JAEGER'S, 1253 Lexington Avenue (at 87th Street). One of the best of the German-Austrian places in the Yorkville section. Medium prices.
JANSSEN GRAYBAR HOFBRAU, Graybar Building, 420 Lexington Avenue (at 44th Street). A famous old German"restaurant transplanted to a modem office building. Not cheap.
KAVKAS, 332 East 14th Street. Real, rather than story-book Russian. Proletarian to the last degree, with good food. I recommend the borsch, the shashlik, and the cheese blinchiki, but not all at the same meal. No one could hold that much. A la carte, and a check of over 50 cents per person indicates almost a debauch.
KEEN'S ENGLISH CHOP HOUSE, 72 West 36th Street. A New York institution. Famous for the best mutton chops in the city. And they are mutton, instead of the usual overgrown lamb. Not cheap.
KUNGSHOLM, 142 East 55th Street. Many people say that this is the best Swedish restaurant in New York.. Certainly it is a delightful one, with a nice garden open in the summer. Smorgasbord, of course. Dinner $ 1.50 up.
LA CHAUIMIERE, 163 East 56th Street. Carefully rustic in atmosphere, as the name would imply. The food is French, perfect—and expensive.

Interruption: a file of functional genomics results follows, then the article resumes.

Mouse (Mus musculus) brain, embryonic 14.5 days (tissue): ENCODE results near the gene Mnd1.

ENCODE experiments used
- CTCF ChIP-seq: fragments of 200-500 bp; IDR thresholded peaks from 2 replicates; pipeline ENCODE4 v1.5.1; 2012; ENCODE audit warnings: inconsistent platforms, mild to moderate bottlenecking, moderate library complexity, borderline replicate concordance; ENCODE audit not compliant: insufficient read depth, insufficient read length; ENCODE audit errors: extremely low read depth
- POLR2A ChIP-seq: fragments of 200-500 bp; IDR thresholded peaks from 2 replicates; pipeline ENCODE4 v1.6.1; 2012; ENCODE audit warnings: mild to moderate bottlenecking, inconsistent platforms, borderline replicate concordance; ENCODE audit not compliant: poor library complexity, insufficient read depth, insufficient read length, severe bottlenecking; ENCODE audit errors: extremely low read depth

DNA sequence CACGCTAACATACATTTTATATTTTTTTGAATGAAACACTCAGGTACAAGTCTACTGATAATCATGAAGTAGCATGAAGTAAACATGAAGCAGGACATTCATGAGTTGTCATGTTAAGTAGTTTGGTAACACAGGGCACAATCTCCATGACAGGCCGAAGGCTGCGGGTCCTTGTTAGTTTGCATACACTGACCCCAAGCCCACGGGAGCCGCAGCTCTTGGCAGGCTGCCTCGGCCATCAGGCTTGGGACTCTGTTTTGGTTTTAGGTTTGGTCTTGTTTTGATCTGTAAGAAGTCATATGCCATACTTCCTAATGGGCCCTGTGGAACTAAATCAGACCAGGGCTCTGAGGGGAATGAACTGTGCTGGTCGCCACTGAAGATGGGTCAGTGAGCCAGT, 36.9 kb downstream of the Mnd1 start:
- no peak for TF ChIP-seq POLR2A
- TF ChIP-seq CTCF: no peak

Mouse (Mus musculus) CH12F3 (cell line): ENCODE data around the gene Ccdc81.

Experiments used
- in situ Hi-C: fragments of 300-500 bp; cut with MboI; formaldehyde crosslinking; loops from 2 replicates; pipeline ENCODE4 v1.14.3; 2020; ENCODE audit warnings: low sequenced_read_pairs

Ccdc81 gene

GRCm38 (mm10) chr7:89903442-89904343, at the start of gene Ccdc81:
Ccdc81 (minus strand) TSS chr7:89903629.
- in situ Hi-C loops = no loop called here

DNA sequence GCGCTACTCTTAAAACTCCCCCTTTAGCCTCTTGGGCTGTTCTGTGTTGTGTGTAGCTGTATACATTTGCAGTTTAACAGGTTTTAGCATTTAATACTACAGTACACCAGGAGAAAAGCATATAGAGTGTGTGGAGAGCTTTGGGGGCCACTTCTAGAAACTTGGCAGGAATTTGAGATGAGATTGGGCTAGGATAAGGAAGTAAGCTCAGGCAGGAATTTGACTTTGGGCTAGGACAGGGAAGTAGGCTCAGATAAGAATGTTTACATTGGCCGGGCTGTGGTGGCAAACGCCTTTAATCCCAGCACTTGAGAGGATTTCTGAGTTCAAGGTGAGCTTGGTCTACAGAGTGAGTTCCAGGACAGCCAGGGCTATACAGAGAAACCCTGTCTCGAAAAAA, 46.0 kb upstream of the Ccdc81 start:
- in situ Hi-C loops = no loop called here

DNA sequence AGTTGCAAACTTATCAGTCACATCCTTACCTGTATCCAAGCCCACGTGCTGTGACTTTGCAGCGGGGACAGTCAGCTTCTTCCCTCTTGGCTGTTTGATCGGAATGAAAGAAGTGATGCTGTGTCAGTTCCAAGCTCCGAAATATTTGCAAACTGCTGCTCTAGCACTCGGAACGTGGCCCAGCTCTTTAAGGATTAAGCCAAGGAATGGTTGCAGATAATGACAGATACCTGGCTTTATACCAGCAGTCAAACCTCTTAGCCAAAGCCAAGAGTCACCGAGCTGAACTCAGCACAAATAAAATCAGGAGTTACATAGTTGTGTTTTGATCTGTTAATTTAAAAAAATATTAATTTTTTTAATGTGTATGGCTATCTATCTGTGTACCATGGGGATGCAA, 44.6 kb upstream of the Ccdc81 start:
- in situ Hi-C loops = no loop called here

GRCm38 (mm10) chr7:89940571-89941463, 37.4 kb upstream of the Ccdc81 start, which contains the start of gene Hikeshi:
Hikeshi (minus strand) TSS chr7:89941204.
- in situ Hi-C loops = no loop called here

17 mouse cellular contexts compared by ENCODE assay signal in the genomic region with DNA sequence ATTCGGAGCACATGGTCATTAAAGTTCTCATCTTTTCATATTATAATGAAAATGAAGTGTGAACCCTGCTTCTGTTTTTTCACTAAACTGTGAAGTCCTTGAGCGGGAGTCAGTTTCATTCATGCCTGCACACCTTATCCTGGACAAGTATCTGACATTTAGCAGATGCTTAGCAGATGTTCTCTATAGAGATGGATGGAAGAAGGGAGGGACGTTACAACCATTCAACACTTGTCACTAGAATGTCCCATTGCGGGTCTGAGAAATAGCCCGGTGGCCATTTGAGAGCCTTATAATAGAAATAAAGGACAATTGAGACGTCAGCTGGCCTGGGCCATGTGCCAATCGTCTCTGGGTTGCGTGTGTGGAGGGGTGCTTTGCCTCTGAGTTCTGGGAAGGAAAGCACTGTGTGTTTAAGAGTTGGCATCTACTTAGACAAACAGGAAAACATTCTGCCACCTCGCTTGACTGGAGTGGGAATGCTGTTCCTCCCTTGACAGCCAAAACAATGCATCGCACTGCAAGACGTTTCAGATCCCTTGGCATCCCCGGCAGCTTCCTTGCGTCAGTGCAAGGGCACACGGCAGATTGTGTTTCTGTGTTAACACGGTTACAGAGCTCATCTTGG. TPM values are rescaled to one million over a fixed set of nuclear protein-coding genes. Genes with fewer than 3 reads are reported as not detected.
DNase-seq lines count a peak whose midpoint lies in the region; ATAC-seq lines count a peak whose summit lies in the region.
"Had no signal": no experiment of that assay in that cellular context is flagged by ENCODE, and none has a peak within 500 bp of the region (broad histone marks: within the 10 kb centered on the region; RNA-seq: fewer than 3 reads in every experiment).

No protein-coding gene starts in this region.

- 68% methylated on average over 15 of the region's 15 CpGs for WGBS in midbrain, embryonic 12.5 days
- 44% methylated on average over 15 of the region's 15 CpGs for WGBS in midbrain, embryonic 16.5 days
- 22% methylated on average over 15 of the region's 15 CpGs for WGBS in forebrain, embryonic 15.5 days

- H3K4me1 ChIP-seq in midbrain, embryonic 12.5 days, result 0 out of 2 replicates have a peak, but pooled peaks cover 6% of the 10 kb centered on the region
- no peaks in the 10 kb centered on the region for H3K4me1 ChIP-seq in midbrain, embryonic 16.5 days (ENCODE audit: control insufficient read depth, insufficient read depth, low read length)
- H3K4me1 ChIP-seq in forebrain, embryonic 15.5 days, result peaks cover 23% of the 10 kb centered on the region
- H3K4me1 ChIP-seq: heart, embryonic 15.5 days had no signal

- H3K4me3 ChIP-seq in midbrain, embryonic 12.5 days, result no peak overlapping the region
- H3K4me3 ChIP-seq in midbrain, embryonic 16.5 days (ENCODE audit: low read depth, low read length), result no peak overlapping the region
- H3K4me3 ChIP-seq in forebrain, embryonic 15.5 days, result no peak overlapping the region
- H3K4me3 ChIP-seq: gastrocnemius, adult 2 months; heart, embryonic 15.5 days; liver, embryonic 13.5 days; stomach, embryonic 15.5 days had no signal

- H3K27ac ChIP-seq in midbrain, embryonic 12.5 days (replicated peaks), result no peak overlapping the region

LAFAYETTE, University Place and 9th Street. Another New York institution, noted for its fine food for nearly sixty years. Dinner $2.00.
LINDY'S RESTAURANT, 1626 Broadway (at 50th Street). This Times Square restaurant is famous with theatrical and "Tin Pan Alley" folk. Medium prices.
LUCHOW'S, 110 East 14th Street. This restaurant has been in the same place for nearly sixty years, and it looks as though it might stay there sixty years more. German beer and food at its best.
LOBSTER, 145 West 45th Street. About as good a medium-price shore dinner as you will find in New York. They specialize in lobsters, as the name implies.
LOUIS & ARMAND, 42 East 52nd Street. One of those intimate and somewhat expensive French restaurants in which the East Fifties abound, and one of the better ones.
MAILLARD, 387 Madison Avenue (near 47th Street). An old, established restaurant and tearoom. Not cheap. Particularly nice place for ladies to lunch while doing a bit of Madison Avenue shopping. Not open for dinner.
MANNY WOLF'S 49TH STREET CHOP HOUSE, Third Avenue and 49th Street. Enormous portions of grand food at medium to more-than-medium prices. Very popular with good, hearty eaters who want excellent food without t00 much style thrown in. Noisy and crowded.
MARGUERY, 270 Park Avenue (at 47th Street). Right up at the very top in food, service, and price.